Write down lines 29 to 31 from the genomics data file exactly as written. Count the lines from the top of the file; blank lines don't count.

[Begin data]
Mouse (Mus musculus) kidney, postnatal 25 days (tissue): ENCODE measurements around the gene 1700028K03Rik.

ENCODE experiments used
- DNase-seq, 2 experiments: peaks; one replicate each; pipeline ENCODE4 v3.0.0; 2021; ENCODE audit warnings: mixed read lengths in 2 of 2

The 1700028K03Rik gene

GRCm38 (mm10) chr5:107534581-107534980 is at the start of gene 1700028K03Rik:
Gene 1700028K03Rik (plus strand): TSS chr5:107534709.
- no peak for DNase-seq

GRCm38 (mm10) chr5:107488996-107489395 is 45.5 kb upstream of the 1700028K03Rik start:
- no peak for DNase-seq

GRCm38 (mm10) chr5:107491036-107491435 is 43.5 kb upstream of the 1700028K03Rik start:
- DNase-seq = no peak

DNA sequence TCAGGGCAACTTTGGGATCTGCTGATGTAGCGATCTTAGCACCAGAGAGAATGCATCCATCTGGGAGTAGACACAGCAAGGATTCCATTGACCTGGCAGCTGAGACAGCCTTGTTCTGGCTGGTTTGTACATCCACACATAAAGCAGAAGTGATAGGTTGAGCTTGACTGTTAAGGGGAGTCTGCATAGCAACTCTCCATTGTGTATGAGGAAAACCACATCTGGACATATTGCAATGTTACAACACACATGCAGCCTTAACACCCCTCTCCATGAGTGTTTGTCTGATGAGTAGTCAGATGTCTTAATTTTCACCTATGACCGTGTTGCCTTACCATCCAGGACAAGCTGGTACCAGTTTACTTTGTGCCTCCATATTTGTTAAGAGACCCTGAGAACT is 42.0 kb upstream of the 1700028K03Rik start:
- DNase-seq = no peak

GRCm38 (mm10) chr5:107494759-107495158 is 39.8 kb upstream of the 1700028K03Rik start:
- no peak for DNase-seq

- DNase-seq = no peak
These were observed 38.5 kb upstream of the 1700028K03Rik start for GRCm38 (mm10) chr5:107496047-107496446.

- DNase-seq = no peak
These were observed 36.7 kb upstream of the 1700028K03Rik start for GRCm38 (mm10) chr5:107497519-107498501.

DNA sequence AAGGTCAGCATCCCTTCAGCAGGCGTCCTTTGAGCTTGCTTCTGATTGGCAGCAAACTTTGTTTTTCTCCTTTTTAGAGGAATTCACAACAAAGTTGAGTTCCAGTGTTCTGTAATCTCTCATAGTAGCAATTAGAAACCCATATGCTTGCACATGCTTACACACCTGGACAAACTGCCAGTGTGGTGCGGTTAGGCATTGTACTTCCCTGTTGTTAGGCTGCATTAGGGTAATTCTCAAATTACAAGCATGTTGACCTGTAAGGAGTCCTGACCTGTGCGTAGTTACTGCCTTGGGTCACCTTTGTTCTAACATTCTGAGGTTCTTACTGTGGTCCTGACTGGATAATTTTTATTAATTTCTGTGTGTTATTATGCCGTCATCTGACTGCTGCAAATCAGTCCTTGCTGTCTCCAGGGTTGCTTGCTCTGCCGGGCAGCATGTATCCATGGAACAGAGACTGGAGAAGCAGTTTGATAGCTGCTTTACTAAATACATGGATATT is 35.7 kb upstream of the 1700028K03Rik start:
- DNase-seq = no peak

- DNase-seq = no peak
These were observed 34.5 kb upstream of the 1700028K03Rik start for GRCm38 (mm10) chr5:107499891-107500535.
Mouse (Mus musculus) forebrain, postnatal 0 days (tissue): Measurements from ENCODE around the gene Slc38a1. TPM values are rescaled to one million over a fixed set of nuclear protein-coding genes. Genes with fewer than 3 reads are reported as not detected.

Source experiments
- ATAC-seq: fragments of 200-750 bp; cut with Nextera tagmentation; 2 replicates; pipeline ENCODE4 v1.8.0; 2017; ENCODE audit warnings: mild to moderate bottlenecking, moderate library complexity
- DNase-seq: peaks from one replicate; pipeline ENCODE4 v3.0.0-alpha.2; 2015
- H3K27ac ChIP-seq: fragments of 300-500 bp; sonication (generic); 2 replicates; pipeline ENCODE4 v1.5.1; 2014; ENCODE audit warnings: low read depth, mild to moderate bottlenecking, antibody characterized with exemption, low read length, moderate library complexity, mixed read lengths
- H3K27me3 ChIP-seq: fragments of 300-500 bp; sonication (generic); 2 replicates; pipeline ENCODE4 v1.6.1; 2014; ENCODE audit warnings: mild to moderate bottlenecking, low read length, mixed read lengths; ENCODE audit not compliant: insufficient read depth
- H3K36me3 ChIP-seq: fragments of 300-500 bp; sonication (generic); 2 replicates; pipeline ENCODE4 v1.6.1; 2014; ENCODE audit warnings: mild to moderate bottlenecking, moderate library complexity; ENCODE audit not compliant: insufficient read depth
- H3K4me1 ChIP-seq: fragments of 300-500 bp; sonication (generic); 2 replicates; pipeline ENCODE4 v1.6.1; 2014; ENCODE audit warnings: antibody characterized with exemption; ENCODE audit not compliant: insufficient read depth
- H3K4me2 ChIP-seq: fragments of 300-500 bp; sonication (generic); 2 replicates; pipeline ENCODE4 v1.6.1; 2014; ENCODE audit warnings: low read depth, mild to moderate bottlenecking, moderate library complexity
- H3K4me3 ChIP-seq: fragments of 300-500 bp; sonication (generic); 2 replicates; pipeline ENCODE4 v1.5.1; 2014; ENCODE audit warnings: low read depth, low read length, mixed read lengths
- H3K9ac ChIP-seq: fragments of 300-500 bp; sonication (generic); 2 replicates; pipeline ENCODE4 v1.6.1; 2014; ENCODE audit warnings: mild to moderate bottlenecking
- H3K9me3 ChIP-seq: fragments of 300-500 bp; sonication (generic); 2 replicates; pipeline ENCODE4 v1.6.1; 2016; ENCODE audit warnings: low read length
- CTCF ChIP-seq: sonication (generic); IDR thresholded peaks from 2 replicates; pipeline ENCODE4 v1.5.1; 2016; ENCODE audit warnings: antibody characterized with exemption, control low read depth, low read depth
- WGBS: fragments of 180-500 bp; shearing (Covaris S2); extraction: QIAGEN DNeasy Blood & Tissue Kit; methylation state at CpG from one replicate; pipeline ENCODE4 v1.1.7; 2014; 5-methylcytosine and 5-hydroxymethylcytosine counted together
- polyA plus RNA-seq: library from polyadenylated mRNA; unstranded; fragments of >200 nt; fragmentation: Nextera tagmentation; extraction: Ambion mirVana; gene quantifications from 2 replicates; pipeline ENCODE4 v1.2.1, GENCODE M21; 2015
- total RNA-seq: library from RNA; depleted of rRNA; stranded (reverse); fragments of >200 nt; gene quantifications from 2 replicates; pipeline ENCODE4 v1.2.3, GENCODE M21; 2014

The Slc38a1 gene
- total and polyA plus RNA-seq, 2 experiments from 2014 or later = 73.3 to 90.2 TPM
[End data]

- H3K27me3 ChIP-seq: fragments of 300-500 bp; sonication (generic); 2 replicates; pipeline ENCODE4 v1.6.1; 2014; ENCODE audit warnings: mild to moderate bottlenecking, low read length, mixed read lengths; ENCODE audit not compliant: insufficient read depth
- H3K36me3 ChIP-seq: fragments of 300-500 bp; sonication (generic); 2 replicates; pipeline ENCODE4 v1.6.1; 2014; ENCODE audit warnings: mild to moderate bottlenecking, moderate library complexity; ENCODE audit not compliant: insufficient read depth
- H3K4me1 ChIP-seq: fragments of 300-500 bp; sonication (generic); 2 replicates; pipeline ENCODE4 v1.6.1; 2014; ENCODE audit warnings: antibody characterized with exemption; ENCODE audit not compliant: insufficient read depth